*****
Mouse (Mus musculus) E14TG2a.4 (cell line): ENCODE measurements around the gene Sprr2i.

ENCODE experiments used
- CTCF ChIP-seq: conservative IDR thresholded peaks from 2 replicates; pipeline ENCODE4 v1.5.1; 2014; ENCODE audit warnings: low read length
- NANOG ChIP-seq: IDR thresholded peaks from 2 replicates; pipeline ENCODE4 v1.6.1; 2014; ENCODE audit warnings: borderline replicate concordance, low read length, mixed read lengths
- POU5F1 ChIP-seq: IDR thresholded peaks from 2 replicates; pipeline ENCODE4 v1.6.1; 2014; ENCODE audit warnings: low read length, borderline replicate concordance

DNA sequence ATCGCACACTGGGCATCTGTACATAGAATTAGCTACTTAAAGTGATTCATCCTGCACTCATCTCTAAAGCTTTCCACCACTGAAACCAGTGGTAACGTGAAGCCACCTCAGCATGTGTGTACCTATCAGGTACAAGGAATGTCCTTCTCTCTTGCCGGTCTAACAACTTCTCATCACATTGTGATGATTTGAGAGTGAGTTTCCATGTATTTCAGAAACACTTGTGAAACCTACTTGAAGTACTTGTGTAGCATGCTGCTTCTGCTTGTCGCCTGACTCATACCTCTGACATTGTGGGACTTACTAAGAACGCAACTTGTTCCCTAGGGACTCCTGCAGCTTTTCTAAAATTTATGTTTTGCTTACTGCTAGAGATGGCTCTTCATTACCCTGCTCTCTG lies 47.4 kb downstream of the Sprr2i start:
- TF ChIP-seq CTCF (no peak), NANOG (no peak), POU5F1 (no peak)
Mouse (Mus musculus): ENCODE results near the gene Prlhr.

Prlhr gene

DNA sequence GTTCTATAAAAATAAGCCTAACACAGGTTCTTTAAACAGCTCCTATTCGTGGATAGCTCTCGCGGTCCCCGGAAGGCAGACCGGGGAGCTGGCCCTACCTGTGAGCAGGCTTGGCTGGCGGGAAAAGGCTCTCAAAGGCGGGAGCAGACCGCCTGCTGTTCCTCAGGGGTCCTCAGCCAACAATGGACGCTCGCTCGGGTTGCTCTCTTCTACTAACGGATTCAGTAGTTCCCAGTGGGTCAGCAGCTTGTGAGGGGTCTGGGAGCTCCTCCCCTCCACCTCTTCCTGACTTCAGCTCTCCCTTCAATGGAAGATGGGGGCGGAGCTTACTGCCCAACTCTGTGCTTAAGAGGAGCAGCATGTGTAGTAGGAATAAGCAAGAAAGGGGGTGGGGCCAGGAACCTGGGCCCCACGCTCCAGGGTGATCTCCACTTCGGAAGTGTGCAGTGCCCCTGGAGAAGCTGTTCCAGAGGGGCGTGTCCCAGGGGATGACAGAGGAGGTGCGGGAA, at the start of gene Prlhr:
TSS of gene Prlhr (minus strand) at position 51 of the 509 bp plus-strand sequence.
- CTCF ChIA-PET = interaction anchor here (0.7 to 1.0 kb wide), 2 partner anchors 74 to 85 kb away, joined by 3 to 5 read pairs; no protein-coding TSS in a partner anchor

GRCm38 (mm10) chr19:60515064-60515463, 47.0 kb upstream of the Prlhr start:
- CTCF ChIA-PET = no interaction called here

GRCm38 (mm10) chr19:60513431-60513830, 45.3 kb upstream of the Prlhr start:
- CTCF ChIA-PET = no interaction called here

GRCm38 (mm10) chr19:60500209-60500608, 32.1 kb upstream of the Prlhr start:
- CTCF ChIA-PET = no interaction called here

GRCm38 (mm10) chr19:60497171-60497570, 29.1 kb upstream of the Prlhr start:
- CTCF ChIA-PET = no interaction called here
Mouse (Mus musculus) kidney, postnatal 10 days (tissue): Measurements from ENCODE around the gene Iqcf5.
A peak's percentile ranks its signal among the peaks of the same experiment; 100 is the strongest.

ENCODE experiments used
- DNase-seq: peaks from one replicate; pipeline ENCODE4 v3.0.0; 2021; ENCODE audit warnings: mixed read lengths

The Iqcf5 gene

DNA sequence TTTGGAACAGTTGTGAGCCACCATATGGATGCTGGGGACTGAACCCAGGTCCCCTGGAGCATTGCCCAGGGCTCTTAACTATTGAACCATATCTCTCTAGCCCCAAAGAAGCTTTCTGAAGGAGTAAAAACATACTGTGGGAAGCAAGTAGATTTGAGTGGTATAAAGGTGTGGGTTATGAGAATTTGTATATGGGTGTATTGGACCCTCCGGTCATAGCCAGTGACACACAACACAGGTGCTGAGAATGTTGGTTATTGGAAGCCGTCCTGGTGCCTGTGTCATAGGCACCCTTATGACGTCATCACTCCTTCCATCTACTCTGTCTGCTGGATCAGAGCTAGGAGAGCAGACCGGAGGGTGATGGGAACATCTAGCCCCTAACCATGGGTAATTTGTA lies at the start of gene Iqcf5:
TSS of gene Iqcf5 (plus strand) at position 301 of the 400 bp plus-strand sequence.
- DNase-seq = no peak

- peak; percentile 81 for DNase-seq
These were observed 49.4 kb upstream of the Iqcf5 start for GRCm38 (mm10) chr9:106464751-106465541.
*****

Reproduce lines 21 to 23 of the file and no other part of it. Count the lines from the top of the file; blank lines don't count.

Mouse (Mus musculus) kidney, postnatal 10 days (tissue): Measurements from ENCODE around the gene Iqcf5.
A peak's percentile ranks its signal among the peaks of the same experiment; 100 is the strongest.

ENCODE experiments used